Mommy Dearest
Do you remember the moment you first hated your parents? That instant? That day? That year?

You hated them because they said “no” a lot — or maybe one time in particular — and you vowed that when it was your turn you’d be nicer, because the last thing you would want would be for your kids to loathe you.

We aim to change the things we think were mistakes by the previous generation. This is known as Bush’s Law: George Jr. knew he should go after Saddam because his dad did not. OK, bad example.

An extreme makeover of your parents’ style is rarely necessary—what’s important is to keep their good traits in the gene pool while eliminating the things that bugged you. However, the love we want from our kids is so important that we as moms and dads sometimes make bad judgments to ensure we get that love.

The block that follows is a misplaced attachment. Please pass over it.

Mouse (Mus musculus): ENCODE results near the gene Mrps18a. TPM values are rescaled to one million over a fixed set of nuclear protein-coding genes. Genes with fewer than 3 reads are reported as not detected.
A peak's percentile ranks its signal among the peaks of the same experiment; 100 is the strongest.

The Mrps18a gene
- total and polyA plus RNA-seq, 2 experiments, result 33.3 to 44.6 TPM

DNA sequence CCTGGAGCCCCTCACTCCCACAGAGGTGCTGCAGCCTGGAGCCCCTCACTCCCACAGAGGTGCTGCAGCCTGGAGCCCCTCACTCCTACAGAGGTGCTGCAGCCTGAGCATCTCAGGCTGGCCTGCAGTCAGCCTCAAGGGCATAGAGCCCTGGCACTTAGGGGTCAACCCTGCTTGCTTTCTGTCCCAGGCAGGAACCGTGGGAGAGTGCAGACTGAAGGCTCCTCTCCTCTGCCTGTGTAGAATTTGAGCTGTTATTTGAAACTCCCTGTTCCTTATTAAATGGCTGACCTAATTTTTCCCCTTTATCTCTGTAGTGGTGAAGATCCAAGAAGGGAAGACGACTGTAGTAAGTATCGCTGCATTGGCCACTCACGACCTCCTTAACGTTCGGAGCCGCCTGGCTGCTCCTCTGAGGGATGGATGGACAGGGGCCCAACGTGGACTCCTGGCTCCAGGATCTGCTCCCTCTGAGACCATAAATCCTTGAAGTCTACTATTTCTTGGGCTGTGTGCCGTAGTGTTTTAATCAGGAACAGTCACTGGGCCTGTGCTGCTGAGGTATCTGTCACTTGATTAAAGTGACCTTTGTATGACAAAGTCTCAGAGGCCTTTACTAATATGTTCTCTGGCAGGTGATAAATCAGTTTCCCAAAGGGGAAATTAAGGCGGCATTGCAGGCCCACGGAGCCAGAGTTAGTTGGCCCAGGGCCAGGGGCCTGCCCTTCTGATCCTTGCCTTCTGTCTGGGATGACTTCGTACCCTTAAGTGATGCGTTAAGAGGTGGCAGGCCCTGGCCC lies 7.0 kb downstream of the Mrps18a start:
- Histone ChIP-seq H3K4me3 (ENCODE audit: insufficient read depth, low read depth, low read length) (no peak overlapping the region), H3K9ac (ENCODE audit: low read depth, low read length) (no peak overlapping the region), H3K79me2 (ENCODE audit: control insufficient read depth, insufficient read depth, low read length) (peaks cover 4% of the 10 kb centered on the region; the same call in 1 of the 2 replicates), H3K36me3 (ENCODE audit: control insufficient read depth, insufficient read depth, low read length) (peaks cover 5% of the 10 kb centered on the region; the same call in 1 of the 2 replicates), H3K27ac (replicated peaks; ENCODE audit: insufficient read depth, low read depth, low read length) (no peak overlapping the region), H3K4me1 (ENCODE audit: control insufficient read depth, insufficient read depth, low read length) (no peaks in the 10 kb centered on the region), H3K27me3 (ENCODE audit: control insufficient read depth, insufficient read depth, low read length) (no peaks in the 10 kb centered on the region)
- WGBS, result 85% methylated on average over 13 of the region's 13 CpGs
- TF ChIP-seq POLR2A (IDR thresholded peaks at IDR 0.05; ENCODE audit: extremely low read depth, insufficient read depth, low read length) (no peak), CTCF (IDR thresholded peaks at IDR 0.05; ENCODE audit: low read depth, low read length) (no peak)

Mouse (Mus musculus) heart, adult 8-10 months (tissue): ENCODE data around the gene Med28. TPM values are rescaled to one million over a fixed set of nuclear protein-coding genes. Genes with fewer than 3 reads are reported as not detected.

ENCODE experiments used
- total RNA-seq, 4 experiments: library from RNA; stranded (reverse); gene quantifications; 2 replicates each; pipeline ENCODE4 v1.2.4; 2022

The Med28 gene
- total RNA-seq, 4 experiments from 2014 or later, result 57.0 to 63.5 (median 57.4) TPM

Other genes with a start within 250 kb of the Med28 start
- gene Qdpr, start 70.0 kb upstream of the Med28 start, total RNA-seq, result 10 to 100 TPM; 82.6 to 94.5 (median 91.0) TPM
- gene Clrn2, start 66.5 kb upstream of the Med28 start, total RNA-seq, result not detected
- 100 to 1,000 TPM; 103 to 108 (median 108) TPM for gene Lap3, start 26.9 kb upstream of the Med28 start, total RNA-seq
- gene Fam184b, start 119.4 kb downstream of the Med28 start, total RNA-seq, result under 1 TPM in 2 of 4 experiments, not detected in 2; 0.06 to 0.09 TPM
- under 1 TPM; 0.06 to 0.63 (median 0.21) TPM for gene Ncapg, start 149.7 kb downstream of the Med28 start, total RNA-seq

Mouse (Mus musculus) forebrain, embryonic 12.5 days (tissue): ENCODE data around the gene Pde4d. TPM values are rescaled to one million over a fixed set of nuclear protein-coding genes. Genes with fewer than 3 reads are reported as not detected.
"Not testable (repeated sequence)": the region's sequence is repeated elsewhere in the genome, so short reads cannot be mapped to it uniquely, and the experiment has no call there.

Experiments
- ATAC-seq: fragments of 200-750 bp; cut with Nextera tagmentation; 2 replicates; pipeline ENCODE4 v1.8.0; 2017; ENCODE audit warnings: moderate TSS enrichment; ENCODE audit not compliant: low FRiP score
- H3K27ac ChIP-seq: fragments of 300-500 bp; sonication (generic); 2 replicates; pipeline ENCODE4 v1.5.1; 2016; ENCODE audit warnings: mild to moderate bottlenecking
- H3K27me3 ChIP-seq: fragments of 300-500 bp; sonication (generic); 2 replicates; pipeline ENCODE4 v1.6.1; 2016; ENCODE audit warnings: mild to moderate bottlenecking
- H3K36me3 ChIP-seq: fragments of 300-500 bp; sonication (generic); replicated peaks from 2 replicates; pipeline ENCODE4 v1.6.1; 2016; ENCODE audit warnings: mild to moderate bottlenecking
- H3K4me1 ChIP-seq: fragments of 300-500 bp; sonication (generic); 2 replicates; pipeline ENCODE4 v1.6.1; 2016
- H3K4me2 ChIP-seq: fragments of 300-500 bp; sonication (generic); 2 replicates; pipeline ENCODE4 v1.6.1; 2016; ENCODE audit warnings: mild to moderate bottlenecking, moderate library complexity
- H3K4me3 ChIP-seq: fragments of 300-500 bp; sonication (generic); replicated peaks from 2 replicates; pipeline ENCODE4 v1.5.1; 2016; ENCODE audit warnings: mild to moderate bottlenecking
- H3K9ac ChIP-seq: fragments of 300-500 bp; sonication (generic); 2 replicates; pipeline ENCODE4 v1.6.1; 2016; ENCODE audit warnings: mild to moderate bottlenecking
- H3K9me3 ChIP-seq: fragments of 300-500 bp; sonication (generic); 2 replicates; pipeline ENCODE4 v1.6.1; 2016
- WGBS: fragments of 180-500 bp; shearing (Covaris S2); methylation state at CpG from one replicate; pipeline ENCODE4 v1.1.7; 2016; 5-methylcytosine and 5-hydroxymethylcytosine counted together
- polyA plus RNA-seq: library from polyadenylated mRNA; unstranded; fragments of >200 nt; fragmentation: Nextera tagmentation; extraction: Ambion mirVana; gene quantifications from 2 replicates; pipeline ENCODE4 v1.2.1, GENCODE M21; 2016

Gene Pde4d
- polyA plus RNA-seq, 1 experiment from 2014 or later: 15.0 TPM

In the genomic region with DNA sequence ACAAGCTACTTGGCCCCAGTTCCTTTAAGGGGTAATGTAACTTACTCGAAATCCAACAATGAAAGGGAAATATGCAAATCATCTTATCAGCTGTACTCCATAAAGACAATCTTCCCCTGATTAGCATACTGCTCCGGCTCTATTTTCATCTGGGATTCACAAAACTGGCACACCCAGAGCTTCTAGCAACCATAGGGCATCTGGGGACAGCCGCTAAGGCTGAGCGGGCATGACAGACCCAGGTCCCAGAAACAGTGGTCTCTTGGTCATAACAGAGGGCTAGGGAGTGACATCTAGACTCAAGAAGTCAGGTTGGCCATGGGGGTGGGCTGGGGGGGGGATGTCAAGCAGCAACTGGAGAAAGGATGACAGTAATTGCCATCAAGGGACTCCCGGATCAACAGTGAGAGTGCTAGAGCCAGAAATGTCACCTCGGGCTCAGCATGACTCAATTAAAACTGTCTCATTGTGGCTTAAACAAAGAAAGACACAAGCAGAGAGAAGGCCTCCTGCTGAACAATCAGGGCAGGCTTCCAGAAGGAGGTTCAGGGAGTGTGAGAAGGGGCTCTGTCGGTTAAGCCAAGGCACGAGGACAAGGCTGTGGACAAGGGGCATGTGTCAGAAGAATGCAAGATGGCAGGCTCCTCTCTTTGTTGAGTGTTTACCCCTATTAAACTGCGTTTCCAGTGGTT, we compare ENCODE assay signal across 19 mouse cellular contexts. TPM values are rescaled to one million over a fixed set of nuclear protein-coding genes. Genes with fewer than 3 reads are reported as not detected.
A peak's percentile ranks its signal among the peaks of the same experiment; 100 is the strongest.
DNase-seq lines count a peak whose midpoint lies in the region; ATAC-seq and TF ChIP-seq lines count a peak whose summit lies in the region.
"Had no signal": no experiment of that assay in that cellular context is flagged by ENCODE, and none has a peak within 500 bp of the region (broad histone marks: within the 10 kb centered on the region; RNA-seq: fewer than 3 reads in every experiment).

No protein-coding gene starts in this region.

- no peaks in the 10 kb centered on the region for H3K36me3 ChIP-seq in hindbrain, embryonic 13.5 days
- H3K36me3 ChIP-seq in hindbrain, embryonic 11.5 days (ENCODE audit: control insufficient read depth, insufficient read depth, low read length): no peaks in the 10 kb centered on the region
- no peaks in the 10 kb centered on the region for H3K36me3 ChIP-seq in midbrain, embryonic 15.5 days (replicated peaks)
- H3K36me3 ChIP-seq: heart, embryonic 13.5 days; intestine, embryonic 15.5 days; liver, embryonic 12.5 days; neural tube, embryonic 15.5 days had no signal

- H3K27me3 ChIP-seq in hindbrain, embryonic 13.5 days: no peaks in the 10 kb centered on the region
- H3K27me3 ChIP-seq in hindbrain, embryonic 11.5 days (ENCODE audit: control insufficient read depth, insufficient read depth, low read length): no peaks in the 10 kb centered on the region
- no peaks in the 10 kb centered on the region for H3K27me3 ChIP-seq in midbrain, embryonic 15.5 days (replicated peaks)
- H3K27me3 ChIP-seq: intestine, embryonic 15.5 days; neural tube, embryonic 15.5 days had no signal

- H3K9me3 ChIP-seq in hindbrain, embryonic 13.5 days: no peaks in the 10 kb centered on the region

It’s a full-time job keeping up with the experts, since they change their minds about as often as the rest of us change our socks. In the 1890s, Dr. Luther Emmett Holt’s recommendations included that children should dine at an early hour on mashed, strained, or boiled foods—nothing fresh, nothing colorful, nothing flavorful. (Evidently, he knew my mom.)

By the 1920s, John B. Watson dug deeper and advised that (1) you never let children sit on your lap and (2) when you say goodnight, kiss them once on the forehead.

Holt also recommended ignoring the advice of grandmothers, as they are notorious front-runners who invariably side with the kids. You have a better chance of getting an unbiased opinion from Fox News or an under-tipped cabbie.

In the ’50s, Dr. Benjamin Spock, America’s first true pop-Freudian guru, urged mothers to loosen up and to get in touch with their feelings as well as those of their children. He said that because kids don’t come with an operator’s manual, parents must learn to trust their instincts.